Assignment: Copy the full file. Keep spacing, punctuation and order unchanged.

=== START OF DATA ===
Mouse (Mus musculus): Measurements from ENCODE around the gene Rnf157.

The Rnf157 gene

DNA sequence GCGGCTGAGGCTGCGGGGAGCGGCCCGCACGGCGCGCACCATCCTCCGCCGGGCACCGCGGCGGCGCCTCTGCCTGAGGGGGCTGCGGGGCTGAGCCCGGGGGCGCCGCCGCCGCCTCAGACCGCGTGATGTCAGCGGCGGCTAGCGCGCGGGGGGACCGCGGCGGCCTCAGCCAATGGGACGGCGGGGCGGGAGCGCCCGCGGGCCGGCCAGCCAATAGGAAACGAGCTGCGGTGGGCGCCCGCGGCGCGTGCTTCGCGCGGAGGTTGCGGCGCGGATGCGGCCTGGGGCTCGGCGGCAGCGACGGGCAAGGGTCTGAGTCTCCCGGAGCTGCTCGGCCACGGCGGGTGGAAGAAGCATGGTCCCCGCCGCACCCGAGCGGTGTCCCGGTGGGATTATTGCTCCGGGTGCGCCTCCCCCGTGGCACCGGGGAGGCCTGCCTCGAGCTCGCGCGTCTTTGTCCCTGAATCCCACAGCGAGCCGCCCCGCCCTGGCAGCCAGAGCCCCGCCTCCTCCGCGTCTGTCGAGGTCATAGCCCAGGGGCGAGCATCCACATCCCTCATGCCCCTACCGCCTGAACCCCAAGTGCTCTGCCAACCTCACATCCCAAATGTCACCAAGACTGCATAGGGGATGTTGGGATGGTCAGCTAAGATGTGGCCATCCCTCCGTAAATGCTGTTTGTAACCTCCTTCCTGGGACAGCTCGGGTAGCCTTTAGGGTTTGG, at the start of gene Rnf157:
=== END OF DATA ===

Mouse (Mus musculus): Measurements from ENCODE around the gene Rnf157.

The Rnf157 gene

DNA sequence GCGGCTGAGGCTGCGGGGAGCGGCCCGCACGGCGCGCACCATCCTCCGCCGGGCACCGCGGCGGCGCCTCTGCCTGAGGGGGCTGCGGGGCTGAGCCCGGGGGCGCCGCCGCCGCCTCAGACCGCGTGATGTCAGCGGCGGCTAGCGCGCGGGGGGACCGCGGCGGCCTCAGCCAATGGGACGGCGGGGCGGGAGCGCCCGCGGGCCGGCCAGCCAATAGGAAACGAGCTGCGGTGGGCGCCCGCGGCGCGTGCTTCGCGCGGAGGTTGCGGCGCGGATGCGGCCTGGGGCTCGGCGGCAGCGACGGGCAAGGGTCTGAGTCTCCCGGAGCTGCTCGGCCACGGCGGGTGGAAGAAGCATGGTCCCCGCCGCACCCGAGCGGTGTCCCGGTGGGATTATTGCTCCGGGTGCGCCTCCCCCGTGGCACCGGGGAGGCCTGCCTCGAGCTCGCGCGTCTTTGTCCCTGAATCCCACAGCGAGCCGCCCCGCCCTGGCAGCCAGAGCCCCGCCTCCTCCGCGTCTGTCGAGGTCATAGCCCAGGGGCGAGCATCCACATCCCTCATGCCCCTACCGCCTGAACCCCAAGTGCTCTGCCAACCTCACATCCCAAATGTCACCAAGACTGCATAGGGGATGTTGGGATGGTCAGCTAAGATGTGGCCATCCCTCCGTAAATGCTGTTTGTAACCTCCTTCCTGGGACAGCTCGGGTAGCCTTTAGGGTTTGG, at the start of gene Rnf157: